On the first Monday of the month a traditional or modern moʻolelo depicting the culture, values, language or traditions of Hawaiʻi, will be shared through a virtual platform. These mo‘olelo promote literacy within the classroom and home, and encourage ʻohana to read and learn together. Moʻolelo are shared by staff and guest storytellers.
In the 1820’s, Kauikeaouli, Kamehameha III was the catalyst for the rise of literacy in Hawaiʻi. He stated, “ ʻO Koʻu Aupuni, he Aupuni palapala koʻu. My kingdom shall be a kingdom of literacy”. Within our moʻokalaleo, we share a literacy component that extends our moʻolelo journey.
Ohiohikupua is the name of the hala tree.
Its origins are said to belong to the Kanaloa clan, initially sprouting during the time of Pō in the kaiuli, or the depths of the ocean in Tahiti. It grew broad and vast under the sea and reached for the surface during the time of Ao. One day, the tip of the hala tree peered through the ilikai – the skin of the oceanʻs surface, entering into the atmospheric realm of Lononuiʻākea. Hala started popping up all over Kahiki.
According to one of many moʻolelo, the first hala plant arrives in Hawaiʻi on the canoe of Peleʻs travel from Polapola. When arriving at Halahalanui, Kōhala on the island of Hawaiʻi, Pele was entangled by the roots of the hala. Her frustrations led to her furiously breaking the ule hala and flying them across the land, spreading it out all over. Kamapuaʻa, who follows Pele from Tahiti digs the earth giving a fresh foundation for hala to grow.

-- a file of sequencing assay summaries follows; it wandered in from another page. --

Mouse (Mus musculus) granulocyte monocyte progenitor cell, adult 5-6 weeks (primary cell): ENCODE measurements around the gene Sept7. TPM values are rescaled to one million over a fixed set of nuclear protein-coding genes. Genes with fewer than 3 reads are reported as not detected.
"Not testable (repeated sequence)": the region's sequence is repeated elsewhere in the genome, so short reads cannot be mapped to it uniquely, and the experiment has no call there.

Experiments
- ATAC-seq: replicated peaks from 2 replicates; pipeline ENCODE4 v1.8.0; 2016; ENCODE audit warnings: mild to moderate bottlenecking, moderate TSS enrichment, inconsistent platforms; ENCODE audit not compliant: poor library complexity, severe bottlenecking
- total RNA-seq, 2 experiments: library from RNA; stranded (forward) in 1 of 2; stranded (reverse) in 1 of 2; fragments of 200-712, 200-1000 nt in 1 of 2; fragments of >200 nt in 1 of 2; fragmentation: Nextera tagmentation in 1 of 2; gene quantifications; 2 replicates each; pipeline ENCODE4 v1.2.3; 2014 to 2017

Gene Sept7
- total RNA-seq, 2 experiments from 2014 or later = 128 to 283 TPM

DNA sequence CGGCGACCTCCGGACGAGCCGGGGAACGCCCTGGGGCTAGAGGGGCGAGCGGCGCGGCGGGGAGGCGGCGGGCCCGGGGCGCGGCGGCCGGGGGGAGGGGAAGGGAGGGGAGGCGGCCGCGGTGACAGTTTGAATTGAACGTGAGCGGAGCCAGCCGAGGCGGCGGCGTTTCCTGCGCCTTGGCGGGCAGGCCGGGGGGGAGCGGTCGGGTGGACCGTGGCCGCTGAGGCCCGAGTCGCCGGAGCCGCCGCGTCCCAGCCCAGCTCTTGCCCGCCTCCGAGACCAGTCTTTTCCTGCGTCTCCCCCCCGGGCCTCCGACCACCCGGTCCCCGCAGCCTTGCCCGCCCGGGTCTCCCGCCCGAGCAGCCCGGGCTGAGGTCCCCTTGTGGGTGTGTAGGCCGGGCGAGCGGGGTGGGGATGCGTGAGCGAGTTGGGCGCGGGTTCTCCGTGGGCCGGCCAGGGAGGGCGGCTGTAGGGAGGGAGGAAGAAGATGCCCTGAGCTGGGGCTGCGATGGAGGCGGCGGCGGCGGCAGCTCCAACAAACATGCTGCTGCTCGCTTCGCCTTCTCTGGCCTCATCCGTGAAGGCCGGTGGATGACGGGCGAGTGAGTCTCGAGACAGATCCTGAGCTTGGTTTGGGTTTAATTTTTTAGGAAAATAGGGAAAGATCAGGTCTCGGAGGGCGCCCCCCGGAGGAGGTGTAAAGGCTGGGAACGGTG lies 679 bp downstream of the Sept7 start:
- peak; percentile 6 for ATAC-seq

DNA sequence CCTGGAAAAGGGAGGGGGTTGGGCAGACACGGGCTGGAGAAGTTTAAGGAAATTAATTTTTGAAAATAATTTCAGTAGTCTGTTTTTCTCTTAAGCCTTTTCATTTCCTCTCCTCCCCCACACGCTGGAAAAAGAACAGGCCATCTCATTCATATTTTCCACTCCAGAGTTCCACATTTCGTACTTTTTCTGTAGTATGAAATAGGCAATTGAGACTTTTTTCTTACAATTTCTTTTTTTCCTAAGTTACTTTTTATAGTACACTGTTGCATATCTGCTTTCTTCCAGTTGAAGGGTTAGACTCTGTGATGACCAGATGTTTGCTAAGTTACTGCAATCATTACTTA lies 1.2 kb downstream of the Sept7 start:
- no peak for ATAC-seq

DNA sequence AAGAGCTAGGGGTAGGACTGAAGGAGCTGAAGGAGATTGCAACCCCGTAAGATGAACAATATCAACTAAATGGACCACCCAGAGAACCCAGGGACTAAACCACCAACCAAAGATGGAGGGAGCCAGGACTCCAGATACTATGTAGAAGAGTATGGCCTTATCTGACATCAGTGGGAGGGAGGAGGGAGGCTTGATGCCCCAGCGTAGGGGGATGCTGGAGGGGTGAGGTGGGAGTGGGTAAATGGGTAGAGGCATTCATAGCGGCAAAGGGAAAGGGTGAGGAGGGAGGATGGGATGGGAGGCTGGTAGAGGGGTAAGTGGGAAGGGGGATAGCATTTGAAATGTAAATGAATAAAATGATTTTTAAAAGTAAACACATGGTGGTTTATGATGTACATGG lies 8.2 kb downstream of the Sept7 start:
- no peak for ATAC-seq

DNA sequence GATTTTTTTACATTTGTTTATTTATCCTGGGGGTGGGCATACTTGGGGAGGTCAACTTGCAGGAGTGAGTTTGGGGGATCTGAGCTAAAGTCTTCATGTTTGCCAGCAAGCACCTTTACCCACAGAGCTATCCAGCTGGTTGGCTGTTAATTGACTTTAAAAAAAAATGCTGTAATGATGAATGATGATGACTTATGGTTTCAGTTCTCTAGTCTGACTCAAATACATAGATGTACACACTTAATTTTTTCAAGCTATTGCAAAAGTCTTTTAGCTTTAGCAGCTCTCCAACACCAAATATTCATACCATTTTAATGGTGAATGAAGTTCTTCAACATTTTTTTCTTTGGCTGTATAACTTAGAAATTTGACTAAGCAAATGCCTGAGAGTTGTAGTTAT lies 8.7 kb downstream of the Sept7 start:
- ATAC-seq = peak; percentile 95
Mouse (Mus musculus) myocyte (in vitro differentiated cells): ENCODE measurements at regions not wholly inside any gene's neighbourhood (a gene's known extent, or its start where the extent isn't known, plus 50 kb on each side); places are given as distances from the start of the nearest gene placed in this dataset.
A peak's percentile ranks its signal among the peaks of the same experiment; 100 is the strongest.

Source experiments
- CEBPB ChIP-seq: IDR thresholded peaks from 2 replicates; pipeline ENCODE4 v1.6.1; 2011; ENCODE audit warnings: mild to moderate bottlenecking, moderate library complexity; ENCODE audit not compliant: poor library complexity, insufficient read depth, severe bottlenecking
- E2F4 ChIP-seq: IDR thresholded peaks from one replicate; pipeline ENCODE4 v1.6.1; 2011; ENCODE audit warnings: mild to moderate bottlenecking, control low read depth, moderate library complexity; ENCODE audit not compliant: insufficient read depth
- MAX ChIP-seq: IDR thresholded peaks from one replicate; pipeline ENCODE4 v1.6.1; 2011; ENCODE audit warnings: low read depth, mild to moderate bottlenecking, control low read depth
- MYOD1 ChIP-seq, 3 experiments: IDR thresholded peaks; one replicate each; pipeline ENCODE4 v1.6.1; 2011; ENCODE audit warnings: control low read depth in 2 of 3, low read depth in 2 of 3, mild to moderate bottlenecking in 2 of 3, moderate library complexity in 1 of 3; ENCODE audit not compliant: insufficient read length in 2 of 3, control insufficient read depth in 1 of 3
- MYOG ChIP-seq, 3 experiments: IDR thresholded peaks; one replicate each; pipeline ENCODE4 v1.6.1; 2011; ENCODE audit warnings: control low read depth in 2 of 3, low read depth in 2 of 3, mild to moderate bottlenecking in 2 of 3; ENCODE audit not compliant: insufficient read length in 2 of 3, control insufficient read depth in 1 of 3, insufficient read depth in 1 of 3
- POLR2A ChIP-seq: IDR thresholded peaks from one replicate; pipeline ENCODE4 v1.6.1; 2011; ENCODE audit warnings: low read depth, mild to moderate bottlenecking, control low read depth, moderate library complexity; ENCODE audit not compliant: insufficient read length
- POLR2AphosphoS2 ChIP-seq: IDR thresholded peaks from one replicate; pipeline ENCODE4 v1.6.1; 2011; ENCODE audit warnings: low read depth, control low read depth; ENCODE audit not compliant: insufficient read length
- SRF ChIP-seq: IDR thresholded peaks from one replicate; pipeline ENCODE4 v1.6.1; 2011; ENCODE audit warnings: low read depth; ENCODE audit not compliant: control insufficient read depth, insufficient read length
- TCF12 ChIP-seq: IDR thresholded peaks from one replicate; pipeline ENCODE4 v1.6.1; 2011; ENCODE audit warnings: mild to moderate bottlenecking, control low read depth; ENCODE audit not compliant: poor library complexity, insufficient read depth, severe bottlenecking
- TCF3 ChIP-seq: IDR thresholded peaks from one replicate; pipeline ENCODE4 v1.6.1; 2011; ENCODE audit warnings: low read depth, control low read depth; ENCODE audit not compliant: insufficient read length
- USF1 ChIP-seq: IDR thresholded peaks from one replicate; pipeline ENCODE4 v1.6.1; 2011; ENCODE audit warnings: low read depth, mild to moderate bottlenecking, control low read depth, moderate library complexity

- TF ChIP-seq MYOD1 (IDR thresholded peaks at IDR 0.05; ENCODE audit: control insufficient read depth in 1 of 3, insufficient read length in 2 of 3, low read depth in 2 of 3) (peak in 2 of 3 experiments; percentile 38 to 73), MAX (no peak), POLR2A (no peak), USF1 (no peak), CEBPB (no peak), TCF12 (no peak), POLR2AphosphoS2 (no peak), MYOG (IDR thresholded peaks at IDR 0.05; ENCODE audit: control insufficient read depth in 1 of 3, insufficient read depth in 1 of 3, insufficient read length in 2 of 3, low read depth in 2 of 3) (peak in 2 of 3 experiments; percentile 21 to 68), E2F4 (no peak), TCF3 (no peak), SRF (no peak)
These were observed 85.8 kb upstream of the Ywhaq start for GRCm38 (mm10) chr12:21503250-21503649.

Peleʻs mother Haumea was the younger sibling to Lauhiki, who pulls the knowledge together to be the first womang to plait the lau of the hala. Her patterns and weaving are so well known, that a man named Lonoauhi asked her to make a sail for his canoe which was round like the sun. Lonoauhiʻs journeys took him throughout the pacific spreading the knowledge of Lauhikiʻs weaving and sail making technique.
Lauhiki taught all the women, who were Godesses, to weave including her sister Haumea and their daughters named Ka-meha-i-kaua, Mea-hani-pāoa, Lohea, Ka-huihui-ma–lanai and Ka-hoa-noho-o-ka-ʻohu.
Kahuihuimalanai and Kahoanohookaʻohu were the first to take the drupes from the hua hala and string the first lei hala, a custom and tradition that is continued to this day. Ka-hoa-noho-o-ka-ʻohu was the name of Kamehamhea Nuiʻs sail for his waʻa peleleu.
It is important for us to remember and continue to spread the origins of hala, and its ʻike throughout the generation as we ʻaʻapo or grasp its knowledge while tilling through the various patterns and techniques – just as Kamapuaʻa did by creating a foundation for hala to grow.
Alternate Moʻolelo of Hala coming to Hawaiʻi